Oct 01: Looking for Similarities

Looking for Similarities

Hi! My name is Julie and I’m a grateful alcoholic. Thank you for allowing me to be of service this week.

When I first came into the program of Alcoholics Anonymous, I was overwhelmed with how much I could relate to the people that I heard speak in my face-to-face meetings.

In the first few weeks, though, I started to focus on the differences. I think I was in denial that I truly was an alcoholic.

My sponsor and many people in the rooms after the meetings would encourage me to look for the similarities.

It was a challenge to push myself, but I’m so glad that I did it.

Looking at our similarities has allowed me to be more patient, tolerant, loving and kind not only to my family but to people out in the world.

I say I’m grateful to be an alcoholic because I finally have a program, a design for a living, that truly helps me live my best life.

I feel we are all brothers and sisters walking on this planet. It has taken me a long time to come to this point. But today I believe that looking at each other and looking at our similarities, it allows me to be a kinder and gentler person. It also reminds me of the insanity that I existed in before getting sober.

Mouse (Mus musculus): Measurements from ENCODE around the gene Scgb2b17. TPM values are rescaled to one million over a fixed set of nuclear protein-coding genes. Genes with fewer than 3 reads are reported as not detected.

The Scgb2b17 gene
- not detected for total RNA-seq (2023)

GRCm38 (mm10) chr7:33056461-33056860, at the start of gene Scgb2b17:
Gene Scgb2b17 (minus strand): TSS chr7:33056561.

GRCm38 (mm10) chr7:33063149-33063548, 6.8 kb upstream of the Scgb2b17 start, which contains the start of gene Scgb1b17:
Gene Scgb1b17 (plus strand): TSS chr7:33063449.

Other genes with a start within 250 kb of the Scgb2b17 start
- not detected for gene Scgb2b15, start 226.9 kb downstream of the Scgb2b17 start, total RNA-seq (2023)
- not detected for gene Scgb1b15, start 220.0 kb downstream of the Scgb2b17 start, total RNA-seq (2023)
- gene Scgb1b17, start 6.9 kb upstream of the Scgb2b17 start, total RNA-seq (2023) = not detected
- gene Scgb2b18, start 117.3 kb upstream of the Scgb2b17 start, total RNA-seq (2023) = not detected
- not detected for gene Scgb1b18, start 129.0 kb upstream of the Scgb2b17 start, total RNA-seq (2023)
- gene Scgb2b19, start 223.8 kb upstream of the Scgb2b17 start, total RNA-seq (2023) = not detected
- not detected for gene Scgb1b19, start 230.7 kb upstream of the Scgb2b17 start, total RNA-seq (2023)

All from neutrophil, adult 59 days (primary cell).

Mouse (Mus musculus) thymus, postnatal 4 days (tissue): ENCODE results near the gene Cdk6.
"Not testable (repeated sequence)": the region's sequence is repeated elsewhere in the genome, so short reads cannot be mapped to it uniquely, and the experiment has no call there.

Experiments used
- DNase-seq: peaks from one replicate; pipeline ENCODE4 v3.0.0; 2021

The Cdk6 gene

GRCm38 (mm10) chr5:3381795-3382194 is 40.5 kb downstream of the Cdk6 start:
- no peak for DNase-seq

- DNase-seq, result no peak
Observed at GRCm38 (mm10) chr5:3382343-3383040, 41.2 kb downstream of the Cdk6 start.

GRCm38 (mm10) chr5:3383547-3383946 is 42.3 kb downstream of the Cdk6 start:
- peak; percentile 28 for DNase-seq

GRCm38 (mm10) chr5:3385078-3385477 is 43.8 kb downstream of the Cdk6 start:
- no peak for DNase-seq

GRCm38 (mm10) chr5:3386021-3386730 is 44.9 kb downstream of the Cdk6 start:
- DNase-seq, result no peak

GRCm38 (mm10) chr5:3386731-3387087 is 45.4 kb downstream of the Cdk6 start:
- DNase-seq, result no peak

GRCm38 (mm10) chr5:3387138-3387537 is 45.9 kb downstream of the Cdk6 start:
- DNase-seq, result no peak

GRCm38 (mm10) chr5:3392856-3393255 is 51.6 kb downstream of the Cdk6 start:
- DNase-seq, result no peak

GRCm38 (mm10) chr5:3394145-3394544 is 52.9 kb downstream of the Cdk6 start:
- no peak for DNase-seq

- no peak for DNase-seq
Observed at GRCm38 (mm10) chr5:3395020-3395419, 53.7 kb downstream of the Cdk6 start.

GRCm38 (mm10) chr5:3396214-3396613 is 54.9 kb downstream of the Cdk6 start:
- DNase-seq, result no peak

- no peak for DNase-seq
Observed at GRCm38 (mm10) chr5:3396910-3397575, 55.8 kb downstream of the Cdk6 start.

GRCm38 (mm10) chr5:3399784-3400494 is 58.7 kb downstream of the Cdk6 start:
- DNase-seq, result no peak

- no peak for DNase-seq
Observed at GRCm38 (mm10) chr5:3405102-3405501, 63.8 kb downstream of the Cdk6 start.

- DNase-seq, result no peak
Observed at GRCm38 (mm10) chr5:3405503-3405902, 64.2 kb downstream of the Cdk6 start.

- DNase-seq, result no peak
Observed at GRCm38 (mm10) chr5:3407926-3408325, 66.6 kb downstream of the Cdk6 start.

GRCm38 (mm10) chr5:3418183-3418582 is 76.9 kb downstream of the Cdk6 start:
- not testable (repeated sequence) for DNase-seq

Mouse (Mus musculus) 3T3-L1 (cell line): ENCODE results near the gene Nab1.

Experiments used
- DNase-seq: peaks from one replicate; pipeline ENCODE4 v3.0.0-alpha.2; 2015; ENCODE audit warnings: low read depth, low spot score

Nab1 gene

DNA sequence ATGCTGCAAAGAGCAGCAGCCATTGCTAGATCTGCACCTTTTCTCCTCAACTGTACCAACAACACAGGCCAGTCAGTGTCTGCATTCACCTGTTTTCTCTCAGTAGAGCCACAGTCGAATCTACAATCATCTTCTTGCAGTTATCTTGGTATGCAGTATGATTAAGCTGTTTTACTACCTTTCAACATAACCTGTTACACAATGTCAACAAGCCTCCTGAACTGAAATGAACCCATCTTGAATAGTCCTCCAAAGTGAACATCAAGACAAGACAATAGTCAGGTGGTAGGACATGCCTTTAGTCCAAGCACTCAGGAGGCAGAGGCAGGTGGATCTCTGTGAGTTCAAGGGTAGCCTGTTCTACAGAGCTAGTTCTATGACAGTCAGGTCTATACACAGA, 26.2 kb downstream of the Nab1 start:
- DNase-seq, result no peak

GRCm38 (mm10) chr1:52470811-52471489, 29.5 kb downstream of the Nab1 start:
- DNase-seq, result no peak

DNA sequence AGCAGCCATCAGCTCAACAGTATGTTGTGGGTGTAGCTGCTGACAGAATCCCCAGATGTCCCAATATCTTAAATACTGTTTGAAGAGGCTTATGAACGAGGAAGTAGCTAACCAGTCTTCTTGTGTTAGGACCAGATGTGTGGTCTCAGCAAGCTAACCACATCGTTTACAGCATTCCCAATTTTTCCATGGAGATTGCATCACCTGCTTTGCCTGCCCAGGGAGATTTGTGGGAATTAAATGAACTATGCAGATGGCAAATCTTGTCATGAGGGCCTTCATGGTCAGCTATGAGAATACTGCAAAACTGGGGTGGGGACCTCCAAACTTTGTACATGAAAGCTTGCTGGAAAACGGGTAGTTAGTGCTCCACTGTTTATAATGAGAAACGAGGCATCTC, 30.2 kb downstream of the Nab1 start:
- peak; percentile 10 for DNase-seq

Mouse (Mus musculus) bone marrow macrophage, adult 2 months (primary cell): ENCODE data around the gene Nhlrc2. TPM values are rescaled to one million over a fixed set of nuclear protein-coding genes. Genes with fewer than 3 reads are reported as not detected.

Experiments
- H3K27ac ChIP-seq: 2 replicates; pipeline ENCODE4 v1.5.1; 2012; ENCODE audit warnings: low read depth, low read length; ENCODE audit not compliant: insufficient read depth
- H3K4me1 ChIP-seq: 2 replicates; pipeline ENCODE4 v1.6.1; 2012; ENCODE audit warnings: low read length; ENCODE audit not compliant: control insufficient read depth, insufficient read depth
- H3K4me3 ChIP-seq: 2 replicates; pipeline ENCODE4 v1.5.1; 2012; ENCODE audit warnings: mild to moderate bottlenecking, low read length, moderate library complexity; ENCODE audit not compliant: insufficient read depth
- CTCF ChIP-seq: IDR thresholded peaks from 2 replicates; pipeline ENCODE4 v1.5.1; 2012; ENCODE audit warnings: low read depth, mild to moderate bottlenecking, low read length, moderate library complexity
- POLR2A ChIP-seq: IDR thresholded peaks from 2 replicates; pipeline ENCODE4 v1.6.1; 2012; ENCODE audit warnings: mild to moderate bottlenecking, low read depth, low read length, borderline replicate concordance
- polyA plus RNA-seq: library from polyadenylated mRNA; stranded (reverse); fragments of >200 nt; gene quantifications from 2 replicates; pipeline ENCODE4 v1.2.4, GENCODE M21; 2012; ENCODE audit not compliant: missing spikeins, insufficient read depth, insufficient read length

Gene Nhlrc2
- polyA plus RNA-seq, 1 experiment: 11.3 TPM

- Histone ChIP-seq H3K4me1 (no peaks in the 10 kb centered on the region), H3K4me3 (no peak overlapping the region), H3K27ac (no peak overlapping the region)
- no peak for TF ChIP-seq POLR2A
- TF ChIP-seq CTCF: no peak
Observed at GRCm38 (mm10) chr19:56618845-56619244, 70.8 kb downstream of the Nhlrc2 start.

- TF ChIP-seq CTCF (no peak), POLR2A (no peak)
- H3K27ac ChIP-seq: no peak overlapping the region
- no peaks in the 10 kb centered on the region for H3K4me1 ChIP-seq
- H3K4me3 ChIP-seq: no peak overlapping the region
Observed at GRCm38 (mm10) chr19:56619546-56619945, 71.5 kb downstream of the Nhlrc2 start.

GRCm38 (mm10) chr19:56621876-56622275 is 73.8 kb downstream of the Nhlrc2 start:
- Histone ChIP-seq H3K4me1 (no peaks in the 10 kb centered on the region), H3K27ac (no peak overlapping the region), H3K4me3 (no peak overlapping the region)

No, I never had a dui, I didn’t go to jail. I didn’t lose my job or my family. But I lost myself to this disease. And should I decide one day that maybe I’m not alcoholic, these are things that could happen. I have a healthy fear of that happening!

I hope that this topic resonates in some way. I wanted to share this topic specifically because I’m happy to have many new ladies join our group this week.

If you think you have a problem with alcohol, you’re in the right place. There is a lot of great sobriety in this group. I encourage you to try and stay open to growing, learning, and changing. It’s amazing what following some suggestions and looking at the similarities has done for me in my life in such a short amount of time.

Please share on this or anything that’s on your mind.

Julie K